Emmy The Great – S

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Emmy The Great
Jack Reid reviews the disappointing new EP from Emmy The Great.

Emmy The Great is somebody I’ve always gone to for a bit of nice, inoffensive, twee folk. It’s the kind of music you’d expect to hear over the credits of a painfully indie film, or maybe an advert for life insurance. Either way, as far as I’m concerned, Emmy shouldn’t be waiting on any Grammys just yet. That’s not to say I don’t enjoy listening to her, because I do. In fact, We Almost Had A Baby by Emmy The Great is one of those really great pieces of vulnerable songwriting due to the Juno-y subject matter, not to mention the fact that Emmy’s voice is so small-sounding, you’d be forgiven for thinking she was a mouse in a Disney movie.

To be honest with you, since First Love I’ve been utterly ignoring Emmy The Great’s activities. That was a great standalone album, perfect filler during that bit of the morning in between when you get out of bed and when you’re ready to face the irritations of the outside world. With this new EP, named simply S, I’m dipping my toes back into the world of Emmy The Great.

In the time between her LP and S, it seems as though things have been getting a bit weird for Emma-Lee Moss. Where her lyrics used to be just about offbeat enough to be kooky and charming, they now seem to be outright weird. Let me give you a couple of examples. First off, in the bridge of Solar Panels: “Japanese companies are making energy off the heat in California”. This kind of weird eco-political statement-making is alternated with tell of some kind of Tokyo-California-Cumbria tryst. And that’s just the lyrical content. The instrumentals have gone all topsy-turvy too, and where there used to be clumsily strummed acoustic guitar, there’s now a mixture of rock guitar and Calvin Harris big room synths. I just don’t get it all. Maybe I’m just not on her level.

The best track on the EP is definitely Social Halo, and that’s because Emmy’s playing to her strengths: vulnerable vocals and noodled guitars. She even manages to integrate some elements to great success. A cheesy electric guitar picks away over the track in a way that’s totally new for Emmy. The song builds to a nice atmospheric chorus with a really simple lyrical conceit and sparkly noises. Nice, simple stuff. Then again, her lyrics are still unaccountably weird and/or crap depending on how forgiving you’re willing to be: “I like you when you’re so cold, the opposite of volcano, volcano”. I suppose she’s just reaching out to that untapped market of listeners who are more familiar with what a volcano feels like than with the very concept of cold. Who am I to judge?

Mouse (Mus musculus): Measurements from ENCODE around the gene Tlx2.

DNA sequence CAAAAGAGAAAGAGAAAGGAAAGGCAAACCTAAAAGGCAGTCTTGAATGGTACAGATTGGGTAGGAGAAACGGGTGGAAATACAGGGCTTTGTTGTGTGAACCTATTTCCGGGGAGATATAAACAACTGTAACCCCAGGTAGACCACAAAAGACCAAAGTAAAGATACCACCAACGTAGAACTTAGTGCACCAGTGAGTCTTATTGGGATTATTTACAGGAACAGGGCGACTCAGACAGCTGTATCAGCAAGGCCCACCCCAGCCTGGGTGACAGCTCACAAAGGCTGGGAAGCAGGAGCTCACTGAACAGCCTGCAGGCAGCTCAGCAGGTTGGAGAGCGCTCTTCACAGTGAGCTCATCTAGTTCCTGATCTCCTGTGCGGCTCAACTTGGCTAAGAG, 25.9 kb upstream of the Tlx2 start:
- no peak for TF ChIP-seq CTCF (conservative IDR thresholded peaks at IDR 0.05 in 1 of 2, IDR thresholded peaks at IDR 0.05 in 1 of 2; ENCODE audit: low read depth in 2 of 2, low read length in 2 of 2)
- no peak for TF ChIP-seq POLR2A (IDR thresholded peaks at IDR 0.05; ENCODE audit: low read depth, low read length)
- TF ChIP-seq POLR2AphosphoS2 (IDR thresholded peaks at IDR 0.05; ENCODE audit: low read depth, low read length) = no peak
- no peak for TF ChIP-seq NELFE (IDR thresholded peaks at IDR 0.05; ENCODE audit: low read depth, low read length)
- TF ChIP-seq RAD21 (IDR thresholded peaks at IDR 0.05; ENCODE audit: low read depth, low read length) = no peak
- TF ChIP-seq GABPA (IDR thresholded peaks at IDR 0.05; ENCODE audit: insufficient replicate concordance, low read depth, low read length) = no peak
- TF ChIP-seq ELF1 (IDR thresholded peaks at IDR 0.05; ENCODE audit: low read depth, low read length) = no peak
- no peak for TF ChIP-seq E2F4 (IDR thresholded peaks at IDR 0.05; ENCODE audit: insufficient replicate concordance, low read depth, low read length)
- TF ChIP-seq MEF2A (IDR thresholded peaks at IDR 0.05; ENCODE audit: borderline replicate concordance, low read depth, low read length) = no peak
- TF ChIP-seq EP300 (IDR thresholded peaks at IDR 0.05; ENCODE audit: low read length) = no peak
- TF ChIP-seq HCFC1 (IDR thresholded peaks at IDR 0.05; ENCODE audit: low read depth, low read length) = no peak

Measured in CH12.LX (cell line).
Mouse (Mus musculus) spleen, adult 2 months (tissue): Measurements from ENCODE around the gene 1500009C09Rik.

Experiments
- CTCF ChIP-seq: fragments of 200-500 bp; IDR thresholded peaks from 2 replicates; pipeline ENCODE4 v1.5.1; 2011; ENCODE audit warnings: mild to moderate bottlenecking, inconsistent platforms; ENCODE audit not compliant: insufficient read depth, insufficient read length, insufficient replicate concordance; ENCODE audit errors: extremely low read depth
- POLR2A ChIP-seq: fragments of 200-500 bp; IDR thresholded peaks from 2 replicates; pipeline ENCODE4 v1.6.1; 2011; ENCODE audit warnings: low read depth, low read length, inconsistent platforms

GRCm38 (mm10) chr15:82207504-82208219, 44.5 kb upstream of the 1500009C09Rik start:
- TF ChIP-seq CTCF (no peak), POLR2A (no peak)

Swimming Pool, with a guest feature from Tom Fleming, is one of those odd tracks that just seems to be constantly building to nowhere in particular. It gives a vague sense of wistfulness and romance, but without really tying anything together to become cohesive. When it comes to who the guest vocalist actually is, other than some bloke called Tom Fleming, I can’t tell you much. A cursory Google search is telling me that Tom Fleming was a Scottish actor of Macbeth and King Lear fame, who died in 2010. Either Emmy’s getting even weirder than I originally thought, or I’ve got the wrong fella.

Overall, I’m going to have to say that this record is a bit of a disappointment. It’s hard to be pleased with a record when the best release uses the concept of a volcano to describe what cold is. I’m sorry but I just can’t let that go.

Picks: Social Halo
Rating: 2/5